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Wednesday, February 27, 2013

Opt out protections from spam in Indonesia

Data protection is an increasingly hot topic. Individual privacy is ever more important in the online age of open accessible lives and data. ASEAN is working on harmonization slowly - see here. And national governments are working on ways to protect people from misuse of personal data. One aspect is the ability for people to opt out of online sales and marketing communications.

Indonesia has a rather messy collection of rules on this, which potentially leave a lot of gaps.

The ITE law

Article 26 of Law number 11 of 2008 concerning electronic information and transaction includes a "right to enjoy personal life and be free from any invasion." Possibly continued sending of marketing emails despite the recipient's opt out would contravene this right. The consequence of contravention would trigger a right to claim damages under article 26(2) although it is not a criminal offence.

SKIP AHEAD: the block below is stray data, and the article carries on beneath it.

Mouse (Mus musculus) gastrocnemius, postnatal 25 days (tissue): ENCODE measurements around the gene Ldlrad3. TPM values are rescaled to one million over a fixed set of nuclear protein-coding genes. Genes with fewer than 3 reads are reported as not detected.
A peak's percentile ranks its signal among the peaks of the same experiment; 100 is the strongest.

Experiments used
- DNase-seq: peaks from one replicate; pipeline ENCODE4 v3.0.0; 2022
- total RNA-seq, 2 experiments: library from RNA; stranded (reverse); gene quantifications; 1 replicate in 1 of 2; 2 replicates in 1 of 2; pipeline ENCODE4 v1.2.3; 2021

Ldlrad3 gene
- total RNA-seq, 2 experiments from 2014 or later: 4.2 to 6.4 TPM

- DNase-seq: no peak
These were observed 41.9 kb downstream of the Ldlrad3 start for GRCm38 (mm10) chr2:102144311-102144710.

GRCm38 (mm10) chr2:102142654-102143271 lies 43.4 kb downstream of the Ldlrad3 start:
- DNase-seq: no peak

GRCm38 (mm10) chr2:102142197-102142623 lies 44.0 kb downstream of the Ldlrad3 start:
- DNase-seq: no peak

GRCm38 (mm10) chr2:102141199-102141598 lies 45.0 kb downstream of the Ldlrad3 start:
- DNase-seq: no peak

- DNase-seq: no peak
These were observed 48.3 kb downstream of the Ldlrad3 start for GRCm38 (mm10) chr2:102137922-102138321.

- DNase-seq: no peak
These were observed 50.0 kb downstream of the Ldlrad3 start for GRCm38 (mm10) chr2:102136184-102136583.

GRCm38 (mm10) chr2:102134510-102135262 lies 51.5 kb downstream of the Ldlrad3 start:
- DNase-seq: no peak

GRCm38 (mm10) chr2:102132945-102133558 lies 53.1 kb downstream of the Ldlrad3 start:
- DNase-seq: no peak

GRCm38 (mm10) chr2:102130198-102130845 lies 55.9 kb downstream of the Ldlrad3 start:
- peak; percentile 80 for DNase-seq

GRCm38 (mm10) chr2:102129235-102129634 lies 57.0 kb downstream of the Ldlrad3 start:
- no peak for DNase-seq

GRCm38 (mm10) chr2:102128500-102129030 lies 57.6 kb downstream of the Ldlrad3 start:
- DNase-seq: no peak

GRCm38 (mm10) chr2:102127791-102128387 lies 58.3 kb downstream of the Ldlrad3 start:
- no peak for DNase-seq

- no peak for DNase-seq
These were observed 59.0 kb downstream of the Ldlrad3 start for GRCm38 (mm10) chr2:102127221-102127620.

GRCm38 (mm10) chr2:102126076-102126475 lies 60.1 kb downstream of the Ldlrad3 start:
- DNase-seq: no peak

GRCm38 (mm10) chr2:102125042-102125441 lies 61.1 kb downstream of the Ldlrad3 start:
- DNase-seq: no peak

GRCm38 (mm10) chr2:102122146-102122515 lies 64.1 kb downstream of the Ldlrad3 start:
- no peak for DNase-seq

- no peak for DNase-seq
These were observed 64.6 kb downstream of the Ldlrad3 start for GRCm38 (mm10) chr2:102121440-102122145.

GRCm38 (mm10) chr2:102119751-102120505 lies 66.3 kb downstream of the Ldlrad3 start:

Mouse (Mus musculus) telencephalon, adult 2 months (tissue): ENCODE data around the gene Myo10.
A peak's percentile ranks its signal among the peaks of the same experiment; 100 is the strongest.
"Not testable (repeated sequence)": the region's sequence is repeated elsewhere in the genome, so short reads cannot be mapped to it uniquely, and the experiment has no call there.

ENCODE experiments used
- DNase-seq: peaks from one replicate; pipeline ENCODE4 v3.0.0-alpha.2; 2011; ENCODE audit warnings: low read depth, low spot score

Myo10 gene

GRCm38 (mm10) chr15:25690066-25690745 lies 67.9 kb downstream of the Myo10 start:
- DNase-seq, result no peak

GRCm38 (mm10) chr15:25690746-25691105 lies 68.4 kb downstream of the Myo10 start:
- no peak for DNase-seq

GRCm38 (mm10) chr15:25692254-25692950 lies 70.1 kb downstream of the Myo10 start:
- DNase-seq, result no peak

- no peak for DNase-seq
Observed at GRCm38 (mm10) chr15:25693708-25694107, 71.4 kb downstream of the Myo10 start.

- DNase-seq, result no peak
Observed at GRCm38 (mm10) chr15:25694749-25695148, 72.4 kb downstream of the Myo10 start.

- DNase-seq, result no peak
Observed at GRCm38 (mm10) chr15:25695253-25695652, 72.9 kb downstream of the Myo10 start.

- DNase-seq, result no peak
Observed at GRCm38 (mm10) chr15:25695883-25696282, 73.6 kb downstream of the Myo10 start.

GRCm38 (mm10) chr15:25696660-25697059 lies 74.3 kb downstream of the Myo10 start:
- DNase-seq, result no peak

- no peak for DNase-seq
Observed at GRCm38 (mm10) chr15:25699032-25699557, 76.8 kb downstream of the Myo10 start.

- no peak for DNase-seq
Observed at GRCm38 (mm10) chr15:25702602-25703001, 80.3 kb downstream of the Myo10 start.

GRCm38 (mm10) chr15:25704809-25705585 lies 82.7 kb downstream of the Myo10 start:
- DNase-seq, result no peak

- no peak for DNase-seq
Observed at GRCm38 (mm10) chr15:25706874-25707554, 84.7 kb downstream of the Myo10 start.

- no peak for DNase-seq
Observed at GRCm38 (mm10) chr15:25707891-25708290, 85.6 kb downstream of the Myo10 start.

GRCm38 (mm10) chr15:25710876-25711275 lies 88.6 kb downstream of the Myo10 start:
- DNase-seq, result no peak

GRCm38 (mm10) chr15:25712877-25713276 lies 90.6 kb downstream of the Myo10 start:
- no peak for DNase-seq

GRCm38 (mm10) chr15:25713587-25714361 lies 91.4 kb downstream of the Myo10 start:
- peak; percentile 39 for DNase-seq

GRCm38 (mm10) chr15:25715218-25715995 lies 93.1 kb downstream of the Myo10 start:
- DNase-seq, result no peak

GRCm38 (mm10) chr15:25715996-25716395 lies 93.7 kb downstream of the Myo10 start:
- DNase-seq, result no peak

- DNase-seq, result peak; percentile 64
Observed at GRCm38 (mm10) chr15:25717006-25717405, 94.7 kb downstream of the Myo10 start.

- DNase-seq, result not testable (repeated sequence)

Ministerial Decree from the Ministry of Communication and Information

SMS marketing is covered in a Ministerial rule which forbids sending SMSs to recipients that have opted out.  Article 20 provides for " administrative and/or criminal penalties in accordance with the prevailing law".  However as yet the government has not explained what these are.  SMS broadcast marketing must include an ability for recipients to opt out.

Another provision covers SMS messages that are contrary to the public interest, morality, security or public order which the government might also use in some cases.

Constitution of the Republic of Indonesia

Even the Constitution could protect an Indonesian citizen from "unwelcome" emails particularly after he has intimated his opt out because he “has the right to feel secure against and receive protection from the threat of fear to do or not do something that is a human right."  The application of this article in this context remains unclear though.

The Civil Code

There is a general provision in article 1365 of the Civil Code which enables a victim to claim damages for any legal wrong. It could apply to this situation.

Ideally Indonesia will bring all its data privacy laws together, as it will eventually be mandated to do if new ASEAN rules proposed come into force (see here).

 

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